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Judge: U.S. Women's National Soccer Team Players Can't Strike

By Christopher Coble, Esq. on June 06, 2016 | Last updated on March 21, 2019

A federal judge has barred members of the U.S. women's national soccer team from striking or being locked out in the lead-up to this summer's Olympics. Women's team members have been clashing with the U.S. Soccer Federation over fair wages and an expired collective bargaining agreement (CBA).

In finding that certain clauses of that CBA were still in effect, Judge Sharon Johnson Coleman of the U.S. District Court in Illinois "barred the players from authorizing, encouraging, or engaging in any strike, work stoppage, slowdown or other concerted interference with the activities of the Federation." Here's a look at the full opinion and order.

Bad Soccer Blood

First, it was U.S. Soccer suing the USWNT Players Association in an effort to enforce the CBA that expired in 2012. While negotiating a new deal, the two sides had agreed to a Memorandum of Understanding (MOU) in the meantime, but the players were saying they would no longer be bound by either the MOU or old CBA come February 2016.

Then it was U.S. players filing a wage discrimination lawsuit against the soccer federation, claiming they were paid a tenth of what their male counterparts were earning, despite winning more trophies and bringing in more revenue. Between this beef and the apparent lack of a labor contract, some stars were claiming a strike was on the table.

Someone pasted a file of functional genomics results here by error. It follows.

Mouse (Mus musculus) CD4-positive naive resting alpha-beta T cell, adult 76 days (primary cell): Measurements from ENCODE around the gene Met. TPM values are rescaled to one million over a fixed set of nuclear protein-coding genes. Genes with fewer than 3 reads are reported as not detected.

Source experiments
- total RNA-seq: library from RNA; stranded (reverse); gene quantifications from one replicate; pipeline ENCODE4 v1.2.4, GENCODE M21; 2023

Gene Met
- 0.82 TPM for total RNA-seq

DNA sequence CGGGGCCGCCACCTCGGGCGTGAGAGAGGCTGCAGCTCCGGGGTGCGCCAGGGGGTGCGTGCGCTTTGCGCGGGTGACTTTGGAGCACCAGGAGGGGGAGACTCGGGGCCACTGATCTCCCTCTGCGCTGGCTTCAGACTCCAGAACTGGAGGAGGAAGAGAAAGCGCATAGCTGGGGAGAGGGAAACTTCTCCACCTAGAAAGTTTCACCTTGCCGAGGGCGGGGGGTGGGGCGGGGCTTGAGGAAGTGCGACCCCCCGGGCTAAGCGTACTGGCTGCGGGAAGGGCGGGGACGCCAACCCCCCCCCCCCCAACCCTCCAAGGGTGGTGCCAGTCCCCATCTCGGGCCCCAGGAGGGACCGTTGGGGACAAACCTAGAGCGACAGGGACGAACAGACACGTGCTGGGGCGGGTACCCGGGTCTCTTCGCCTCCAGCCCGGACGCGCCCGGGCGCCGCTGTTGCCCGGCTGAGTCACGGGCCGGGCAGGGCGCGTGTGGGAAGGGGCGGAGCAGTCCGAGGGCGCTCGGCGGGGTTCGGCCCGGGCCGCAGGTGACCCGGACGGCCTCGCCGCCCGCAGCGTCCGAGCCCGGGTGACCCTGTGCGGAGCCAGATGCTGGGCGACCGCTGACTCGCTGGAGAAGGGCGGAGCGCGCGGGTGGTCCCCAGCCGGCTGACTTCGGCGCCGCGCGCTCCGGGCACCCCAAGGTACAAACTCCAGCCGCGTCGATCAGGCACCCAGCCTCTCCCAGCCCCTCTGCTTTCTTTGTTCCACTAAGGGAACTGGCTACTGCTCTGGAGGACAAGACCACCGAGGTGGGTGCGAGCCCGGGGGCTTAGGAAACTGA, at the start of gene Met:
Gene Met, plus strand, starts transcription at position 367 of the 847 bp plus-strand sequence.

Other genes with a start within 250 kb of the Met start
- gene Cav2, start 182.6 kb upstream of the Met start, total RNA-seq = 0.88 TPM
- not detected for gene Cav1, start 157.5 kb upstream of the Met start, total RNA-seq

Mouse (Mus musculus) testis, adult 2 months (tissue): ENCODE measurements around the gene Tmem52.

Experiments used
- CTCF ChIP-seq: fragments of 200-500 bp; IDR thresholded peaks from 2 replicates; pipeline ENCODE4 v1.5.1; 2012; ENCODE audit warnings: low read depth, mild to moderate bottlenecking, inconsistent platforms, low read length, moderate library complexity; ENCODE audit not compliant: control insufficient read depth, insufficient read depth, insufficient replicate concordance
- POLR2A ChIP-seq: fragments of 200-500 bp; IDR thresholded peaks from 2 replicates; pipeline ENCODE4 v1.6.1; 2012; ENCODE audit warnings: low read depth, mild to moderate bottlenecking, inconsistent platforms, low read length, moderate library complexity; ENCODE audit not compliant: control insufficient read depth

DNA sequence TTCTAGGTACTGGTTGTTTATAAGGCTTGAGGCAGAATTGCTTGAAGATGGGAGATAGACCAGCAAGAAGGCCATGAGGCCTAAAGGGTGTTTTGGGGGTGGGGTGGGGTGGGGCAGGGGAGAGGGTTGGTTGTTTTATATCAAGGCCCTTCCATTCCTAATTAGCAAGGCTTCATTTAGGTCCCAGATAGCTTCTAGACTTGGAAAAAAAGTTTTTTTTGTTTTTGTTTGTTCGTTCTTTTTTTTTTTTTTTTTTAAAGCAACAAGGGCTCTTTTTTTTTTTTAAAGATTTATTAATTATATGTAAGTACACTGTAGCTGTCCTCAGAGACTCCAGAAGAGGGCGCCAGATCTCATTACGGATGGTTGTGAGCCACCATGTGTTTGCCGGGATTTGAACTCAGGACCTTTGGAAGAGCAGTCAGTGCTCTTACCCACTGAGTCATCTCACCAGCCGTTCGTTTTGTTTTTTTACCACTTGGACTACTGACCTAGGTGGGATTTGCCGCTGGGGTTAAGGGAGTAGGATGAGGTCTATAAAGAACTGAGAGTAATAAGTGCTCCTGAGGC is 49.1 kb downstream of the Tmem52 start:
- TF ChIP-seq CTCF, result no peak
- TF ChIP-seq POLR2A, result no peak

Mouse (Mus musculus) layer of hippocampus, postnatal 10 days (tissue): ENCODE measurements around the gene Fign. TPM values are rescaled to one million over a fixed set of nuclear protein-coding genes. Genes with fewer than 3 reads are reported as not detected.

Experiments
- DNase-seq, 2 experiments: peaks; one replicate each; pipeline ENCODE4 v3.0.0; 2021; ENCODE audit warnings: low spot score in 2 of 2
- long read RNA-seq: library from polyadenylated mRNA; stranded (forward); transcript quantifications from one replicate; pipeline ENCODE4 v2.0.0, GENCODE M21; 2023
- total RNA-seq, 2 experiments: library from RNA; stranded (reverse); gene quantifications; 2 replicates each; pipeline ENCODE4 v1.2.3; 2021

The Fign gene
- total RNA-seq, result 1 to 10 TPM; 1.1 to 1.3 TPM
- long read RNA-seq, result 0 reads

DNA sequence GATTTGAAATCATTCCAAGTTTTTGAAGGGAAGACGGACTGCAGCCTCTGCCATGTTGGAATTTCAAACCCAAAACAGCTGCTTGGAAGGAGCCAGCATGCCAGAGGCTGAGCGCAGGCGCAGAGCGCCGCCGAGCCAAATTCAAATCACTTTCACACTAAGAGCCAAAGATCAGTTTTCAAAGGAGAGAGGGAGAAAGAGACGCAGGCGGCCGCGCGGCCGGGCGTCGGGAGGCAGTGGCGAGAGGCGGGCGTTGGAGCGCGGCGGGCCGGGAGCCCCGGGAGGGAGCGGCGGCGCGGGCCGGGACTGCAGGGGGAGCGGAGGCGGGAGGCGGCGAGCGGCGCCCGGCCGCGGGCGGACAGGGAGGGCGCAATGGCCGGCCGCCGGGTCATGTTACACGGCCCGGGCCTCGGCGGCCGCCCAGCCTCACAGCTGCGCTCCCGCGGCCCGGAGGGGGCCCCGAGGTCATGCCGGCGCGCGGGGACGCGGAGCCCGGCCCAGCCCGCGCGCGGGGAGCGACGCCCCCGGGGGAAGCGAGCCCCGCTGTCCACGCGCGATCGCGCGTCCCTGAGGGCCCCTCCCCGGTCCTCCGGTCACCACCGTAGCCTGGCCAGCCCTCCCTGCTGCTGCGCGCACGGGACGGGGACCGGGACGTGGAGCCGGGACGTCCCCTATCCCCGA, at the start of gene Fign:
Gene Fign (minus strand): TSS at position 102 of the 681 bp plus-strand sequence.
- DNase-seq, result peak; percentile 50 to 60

Strike Out

In suing to enforce the old CBA, U.S. Soccer was claiming that the MOU incorporated certain clauses from the CBA, most importantly a "no strike, no lockout" clause, which "barred the Players Association from authorizing, encouraging, or engaging in any strike, work stoppage, slowdown or other concerted interference with the activities of the Federation during the term of the agreement and barred the USSF from engaging in a lockout during the term of the agreement."

The court reasoned that, because the parties appeared to agree that the terms of 2005 CBA would remain intact unless they were explicitly modified by the MOU and because the MOU did not explicitly state that it was a complete contract replacing the CBA nor did it address the "no strike, no lockout clause," that part of the CBA remained in force.

While this ruling doesn't end the battle between the national federation and its most successful players, it doesn't limit the players' options when it comes to bargaining for a new contract. You can read the full opinion below:

United States Soccer Federation v. United States Women's National Soccer Team Players Association by FindLaw

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